(This post is part of an occasional series about books on the Hide&Seek bookshelves and why we have them.)
The Art of Eating is a collection of food writing by MFK Fisher. It’s really lovely – Fisher was one of the twentieth century’s best food writers, and The Art of Eating is a great collection. It has recipes, and essays, and advice, and history, and little snippets of stories, and then some more recipes, everything from rationing-era tomato-soup cake to hare pate.
It’s on the shelves because… well, here are some of the things that you need to do when you write up the rules for a game:
- Make sure the rules work for you
- Write them up so that other people can understand it, and play it
- Test to be sure that they can understand what you mean
- Test to be sure that when they do understand what you mean, and follow instructions, the game works for them
Coincidentally, here are some of the things that you need to do when you’re writing up a recipe:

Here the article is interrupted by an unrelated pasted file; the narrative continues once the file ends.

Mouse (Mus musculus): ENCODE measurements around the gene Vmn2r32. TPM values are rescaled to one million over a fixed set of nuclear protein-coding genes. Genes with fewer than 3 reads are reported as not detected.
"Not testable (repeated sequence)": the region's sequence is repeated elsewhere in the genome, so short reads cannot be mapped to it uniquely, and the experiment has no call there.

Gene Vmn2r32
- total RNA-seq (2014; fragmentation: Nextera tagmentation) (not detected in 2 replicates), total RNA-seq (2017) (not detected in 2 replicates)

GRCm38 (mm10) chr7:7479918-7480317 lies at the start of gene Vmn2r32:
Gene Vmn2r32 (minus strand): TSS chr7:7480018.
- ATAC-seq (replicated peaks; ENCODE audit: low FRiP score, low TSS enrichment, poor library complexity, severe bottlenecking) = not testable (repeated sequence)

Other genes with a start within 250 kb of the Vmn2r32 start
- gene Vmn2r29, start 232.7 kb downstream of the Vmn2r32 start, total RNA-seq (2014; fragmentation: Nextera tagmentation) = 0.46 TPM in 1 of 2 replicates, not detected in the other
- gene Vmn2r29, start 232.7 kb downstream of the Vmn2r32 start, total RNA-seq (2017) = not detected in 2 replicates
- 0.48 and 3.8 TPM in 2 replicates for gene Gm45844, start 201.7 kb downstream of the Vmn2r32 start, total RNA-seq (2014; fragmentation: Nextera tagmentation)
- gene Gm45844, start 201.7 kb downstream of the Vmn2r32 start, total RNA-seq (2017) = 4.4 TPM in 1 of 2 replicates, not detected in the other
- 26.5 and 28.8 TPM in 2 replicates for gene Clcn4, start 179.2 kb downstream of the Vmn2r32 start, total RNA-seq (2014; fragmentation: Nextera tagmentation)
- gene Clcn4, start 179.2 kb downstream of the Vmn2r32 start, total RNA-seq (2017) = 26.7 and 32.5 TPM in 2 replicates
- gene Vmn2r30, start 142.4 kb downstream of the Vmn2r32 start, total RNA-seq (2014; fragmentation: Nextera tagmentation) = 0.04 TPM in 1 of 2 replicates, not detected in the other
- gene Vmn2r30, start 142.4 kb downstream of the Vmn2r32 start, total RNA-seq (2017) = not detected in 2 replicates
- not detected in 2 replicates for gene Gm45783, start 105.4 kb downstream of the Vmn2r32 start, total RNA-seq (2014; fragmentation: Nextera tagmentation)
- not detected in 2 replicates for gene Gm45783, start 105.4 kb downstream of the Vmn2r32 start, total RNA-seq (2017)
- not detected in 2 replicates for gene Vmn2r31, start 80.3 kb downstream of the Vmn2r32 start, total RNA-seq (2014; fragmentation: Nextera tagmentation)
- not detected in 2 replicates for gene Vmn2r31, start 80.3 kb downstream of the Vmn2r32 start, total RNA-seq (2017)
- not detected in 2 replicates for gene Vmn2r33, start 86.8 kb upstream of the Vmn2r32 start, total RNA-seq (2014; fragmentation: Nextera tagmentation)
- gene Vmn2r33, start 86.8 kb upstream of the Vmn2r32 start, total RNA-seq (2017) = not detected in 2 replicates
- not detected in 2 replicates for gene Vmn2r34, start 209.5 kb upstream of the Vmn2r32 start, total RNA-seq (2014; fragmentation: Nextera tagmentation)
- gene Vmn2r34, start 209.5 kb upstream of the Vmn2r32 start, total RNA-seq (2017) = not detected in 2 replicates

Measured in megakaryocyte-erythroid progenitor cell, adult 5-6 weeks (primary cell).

- Make sure the recipe works for you
- Write it up so that other people can understand it, and make it
- Test to be sure that they understand what you mean
- Test to be sure that when they do understand what you mean, and follow instructions, the recipe works for them
I had a (haphazard, largely-neglected) food blog for a while, and the “write up a ruleset” process for a game feels so much like the “write up a recipe” process used to – but it’s easier with recipes, because there’s a massive set of conventions about how to do it, and a history of hundreds of years leading to a standard structure that’s easily decoded.
A recipe typically tries to give its readers:
- An idea of what the food will be like when it’s finished
- An ingredients list (though not, interestingly, an equipment list, unless there’s something unusual – there’s a standard set of kitchen goods that readers are assumed to have)
- Details of what you need to do to make it
- How long it takes
- Information about how many people it serves and, sometimes, what you might like to combine with it
We all know what a recipe tends to look like, nowadays, and thinking about what you need to tell people before they make some food is really handy when you’re thinking about what you need to tell people before they run a game. It’s interesting too because you can follow the evolution of recipes over time really clearly. If you look back at the Forme of Cury, the first English cookbook, you get recipes like this:
“Take Caboches and quarter hem and seeth hem in gode broth with Oynouns y mynced and the whyte of Lekes y slyt and corue smale  and do þer to safroun an salt and force it with powdour douce”.
Even translated, it’s not something you’d find in a cookbook today: